All News is Local, Until It Isn't Anymore
by Emily Gallagher
Nov 08, 2017 | 1348 views | 0 0 comments | 58 58 recommendations | email to a friend | print
Last week, my two favorite Internet news websites fell prey to a billionaire.

DNAinfo and Gothamist focused on the hyper-local, the weird and the underreported topics of our local community. I am primarily interested in issues I can directly effect and fight for or against, so local news has always been more valuable to me, in a way, than national news.

The more I read about local news, the more I was able to be involved. There was great, daily responsive reporting that was often picked up by larger news sources.

This is why the situation last year regarding the disregard of rape and sexual assault victims in our precinct was picked up all the way to the international newspaper, The Guardian.

This attention helped us to realize in our own community that this was, indeed, extremely inappropriate and harmful. Sometimes on the local level, we are more willing to dismiss or not notice bad behavior. When put under the lens of well-reported news, it becomes clear that there are patterns and problems worth tracking on a larger scale.

This is also what has been happening with the Neftaly Ramirez case. A DNAinfo reporter dug deeper and learned that there had been many local truck fatalities and injuries gone unexamined and prosecuted. Having this brought out into the light forced the NYPD to begin to address it.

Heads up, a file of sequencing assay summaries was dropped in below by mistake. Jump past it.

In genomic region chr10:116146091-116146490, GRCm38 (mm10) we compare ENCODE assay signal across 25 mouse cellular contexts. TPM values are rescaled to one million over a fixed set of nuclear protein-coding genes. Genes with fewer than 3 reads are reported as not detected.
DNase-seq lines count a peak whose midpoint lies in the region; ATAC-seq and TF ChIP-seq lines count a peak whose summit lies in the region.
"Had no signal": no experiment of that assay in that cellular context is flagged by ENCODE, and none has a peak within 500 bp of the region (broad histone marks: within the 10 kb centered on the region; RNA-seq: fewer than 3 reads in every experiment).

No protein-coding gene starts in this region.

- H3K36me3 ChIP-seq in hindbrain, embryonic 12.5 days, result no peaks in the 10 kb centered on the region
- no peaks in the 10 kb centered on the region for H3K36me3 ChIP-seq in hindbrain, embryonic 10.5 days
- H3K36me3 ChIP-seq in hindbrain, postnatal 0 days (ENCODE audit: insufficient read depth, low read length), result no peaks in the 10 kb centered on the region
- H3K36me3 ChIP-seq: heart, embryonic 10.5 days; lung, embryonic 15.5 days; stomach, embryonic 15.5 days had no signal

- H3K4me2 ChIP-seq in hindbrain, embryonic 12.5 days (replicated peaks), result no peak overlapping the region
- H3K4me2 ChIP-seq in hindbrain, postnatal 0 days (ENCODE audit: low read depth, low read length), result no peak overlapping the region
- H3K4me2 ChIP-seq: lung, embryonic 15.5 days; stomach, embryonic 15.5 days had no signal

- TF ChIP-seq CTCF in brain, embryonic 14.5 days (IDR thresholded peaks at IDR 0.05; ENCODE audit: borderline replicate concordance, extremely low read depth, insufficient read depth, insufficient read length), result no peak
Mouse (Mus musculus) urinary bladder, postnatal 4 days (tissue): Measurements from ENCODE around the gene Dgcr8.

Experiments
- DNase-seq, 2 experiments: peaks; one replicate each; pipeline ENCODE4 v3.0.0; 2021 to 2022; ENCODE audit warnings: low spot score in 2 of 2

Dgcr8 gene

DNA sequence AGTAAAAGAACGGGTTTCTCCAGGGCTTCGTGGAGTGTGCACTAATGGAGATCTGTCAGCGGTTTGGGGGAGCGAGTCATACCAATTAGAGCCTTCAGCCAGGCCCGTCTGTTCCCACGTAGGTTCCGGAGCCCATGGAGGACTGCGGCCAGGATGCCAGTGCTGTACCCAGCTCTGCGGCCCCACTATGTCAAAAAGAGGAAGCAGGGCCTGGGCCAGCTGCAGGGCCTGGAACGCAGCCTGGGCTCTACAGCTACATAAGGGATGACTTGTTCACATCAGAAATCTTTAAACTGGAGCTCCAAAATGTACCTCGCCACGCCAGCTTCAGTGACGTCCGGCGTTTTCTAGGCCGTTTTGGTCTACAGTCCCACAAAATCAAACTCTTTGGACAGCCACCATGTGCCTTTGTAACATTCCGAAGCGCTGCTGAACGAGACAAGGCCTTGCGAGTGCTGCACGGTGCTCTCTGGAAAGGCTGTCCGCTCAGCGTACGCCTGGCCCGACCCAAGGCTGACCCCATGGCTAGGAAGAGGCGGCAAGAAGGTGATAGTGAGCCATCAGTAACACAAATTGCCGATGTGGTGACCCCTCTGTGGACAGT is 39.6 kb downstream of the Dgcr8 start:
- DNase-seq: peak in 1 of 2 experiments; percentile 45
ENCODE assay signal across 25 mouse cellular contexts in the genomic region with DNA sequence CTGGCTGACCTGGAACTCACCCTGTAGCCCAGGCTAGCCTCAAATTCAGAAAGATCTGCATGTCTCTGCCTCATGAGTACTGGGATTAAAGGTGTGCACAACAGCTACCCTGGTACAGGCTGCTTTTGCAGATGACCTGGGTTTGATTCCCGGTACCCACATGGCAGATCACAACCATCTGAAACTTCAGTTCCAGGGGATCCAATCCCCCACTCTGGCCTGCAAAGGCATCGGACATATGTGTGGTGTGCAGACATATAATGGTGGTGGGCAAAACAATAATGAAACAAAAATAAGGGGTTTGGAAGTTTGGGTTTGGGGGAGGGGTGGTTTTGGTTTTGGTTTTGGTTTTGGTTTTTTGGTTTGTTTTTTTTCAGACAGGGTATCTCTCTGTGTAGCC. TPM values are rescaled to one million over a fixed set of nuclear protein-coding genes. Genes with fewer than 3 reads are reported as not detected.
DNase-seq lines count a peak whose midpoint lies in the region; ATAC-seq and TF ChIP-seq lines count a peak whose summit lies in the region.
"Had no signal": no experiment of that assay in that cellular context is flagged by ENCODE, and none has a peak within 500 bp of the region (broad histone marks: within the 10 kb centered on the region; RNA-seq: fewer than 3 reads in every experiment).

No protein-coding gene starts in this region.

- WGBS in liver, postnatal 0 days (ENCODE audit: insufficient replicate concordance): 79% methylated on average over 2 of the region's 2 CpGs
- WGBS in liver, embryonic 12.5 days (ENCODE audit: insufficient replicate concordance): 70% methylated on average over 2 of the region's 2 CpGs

The idea that a hyper-local news source was owned by a billionaire, Joe Ricketts, who did not live in New York City, was quirky at first and troublesome at best. Because local news is not profitable in the way other investments are, it was clearly just a hobby business.

The twisted reality about global capitalism is that one man's hobby becomes another 100 people's livelihood, which becomes a meaningful and impactful piece of local life in a place of little significance to the hobbyist.

Of course, those of you who are reading this column clearly value local news. And this debacle has convinced me beyond my former belief at the importance of papers like ours.

Our paper is locally owned and the investment is no one's foible. BQE Media is not “dabbling” in local news or trying to cash out on it. They define their success as their "relationship with" and "ownership by" the community.

I think we really ought to reconsider the major strengths of locally owned and operated reporting. This information is important, and should not be treated as folly.
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